I also thought it was notable that there’s an awful lot of Europeans thinking about renovation and retrofits. I see this trend becoming more dominant in North America. We will have to do something with our existing buildings to get to better performance—either retrofit or tear them down. Economics alone says we’re going to retrofit. It’s already happening.
Can you give some examples of how foundational or primary research bridges over into application in the field?
Well, all of RDH’s papers this year did that. Three were focused on meeting continuous insulation and thermal bridging requirements in building codes, both validating computer models with physical measurements and testing practical solutions. Another one reported on a project we’ve been working on for ASHRAE, developing the material property data to do the hygrothermal modeling so often demanded in new, innovative, and high performance enclosures. These results will wind up in the ASHRAE Handbook of Fundamentals.
Graham Finch also chaired a session on airtightness, which is of course a fundamental topic for anyone who’s serious about building performance.
RDH Papers in the Technical Library
Trends and Anomalies in Hygrothermal Material Properties from the ASHRAE 1696 Research Program (BLDG-19-017)
Chris Schumacher (RDH), Claire Lepine (RDH), and John Straube (RDH/University of Waterloo)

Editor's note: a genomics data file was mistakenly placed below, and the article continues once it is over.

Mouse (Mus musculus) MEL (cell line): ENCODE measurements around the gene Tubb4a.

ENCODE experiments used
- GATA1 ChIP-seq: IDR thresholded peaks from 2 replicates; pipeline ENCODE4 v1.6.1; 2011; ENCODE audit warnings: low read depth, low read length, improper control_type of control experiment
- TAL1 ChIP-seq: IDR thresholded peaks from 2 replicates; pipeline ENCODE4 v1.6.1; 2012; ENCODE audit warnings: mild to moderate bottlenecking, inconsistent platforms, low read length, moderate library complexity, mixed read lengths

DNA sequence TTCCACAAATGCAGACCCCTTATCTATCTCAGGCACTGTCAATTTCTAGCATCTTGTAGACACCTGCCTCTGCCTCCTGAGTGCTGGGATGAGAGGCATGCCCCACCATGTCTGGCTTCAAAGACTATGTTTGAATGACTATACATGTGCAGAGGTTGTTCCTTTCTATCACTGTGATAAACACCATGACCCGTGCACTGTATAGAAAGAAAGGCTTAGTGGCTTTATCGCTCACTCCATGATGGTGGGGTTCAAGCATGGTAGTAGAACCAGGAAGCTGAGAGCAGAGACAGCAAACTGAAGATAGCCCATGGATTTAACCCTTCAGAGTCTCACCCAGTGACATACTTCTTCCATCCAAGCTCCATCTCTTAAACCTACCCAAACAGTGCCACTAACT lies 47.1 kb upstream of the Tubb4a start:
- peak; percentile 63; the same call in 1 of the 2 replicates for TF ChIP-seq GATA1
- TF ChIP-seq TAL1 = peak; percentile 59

This paper presents an overview of the ASHRAE 1696 Research Project, “Thermal, Moisture and Air Transport Property Values for New Building and Insulating Materials.” Twenty-four materials (15 new and 9 updated) are addressed, test methods are summarized, and trends and anomalies are highlighted.
Thermal Resistance Measurements of Two- and Three-D Thermal Bridges Using an ASTM C177 Based Apparatus
John Straube (RDH/University of Waterloo), Joe Simonji, and Chris Schumacher (RDH)
This paper describes the design and commissioning test results of an apparatus for full-scale measurement of heat flow through thermal bridges. Measured data from this type of testing can be used to confirm and validate computer models to more reliably quantify the impact of thermal bridging.
Adam Di Placido, Bailey Brown, Drew Chong, Chris Schumacher (RDH)
This paper discusses 3D thermal modeling, calibrated with physical testing, to evaluate the thermal performance of options for shelf angle support design for exterior-insulated anchored masonry veneer walls. The results demonstrate that with the appropriate shelf angle support design, high-R exterior-insulated masonry veneer walls are achievable.
Lorne Ricketts, Jun Tatara (RDH)
Previous research and in-situ performance have shown that using only screws directly through exterior insulation to provide cladding attachment is a thermally and structurally efficient solution for wood-frame walls. This study focuses on the impact of density and thickness of insulation materials on the structural performance of screws through exterior insulation as a cladding support system in to a steel stud back-up wall.